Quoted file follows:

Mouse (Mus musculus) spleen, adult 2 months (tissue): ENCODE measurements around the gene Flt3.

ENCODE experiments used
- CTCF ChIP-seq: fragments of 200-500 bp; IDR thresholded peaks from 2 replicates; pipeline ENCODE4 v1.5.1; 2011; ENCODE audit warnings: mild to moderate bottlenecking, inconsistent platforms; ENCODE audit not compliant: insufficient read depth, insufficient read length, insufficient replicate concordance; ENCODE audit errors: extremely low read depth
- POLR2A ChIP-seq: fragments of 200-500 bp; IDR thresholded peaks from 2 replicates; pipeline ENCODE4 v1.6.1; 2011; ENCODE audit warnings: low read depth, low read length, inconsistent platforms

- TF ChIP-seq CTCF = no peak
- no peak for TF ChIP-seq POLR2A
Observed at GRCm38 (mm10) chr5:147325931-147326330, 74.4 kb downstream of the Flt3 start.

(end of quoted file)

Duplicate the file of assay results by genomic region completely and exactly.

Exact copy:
Mouse (Mus musculus) spleen, adult 2 months (tissue): ENCODE measurements around the gene Flt3.

ENCODE experiments used
- CTCF ChIP-seq: fragments of 200-500 bp; IDR thresholded peaks from 2 replicates; pipeline ENCODE4 v1.5.1; 2011; ENCODE audit warnings: mild to moderate bottlenecking, inconsistent platforms; ENCODE audit not compliant: insufficient read depth, insufficient read length, insufficient replicate concordance; ENCODE audit errors: extremely low read depth
- POLR2A ChIP-seq: fragments of 200-500 bp; IDR thresholded peaks from 2 replicates; pipeline ENCODE4 v1.6.1; 2011; ENCODE audit warnings: low read depth, low read length, inconsistent platforms

- TF ChIP-seq CTCF = no peak
- no peak for TF ChIP-seq POLR2A
Observed at GRCm38 (mm10) chr5:147325931-147326330, 74.4 kb downstream of the Flt3 start.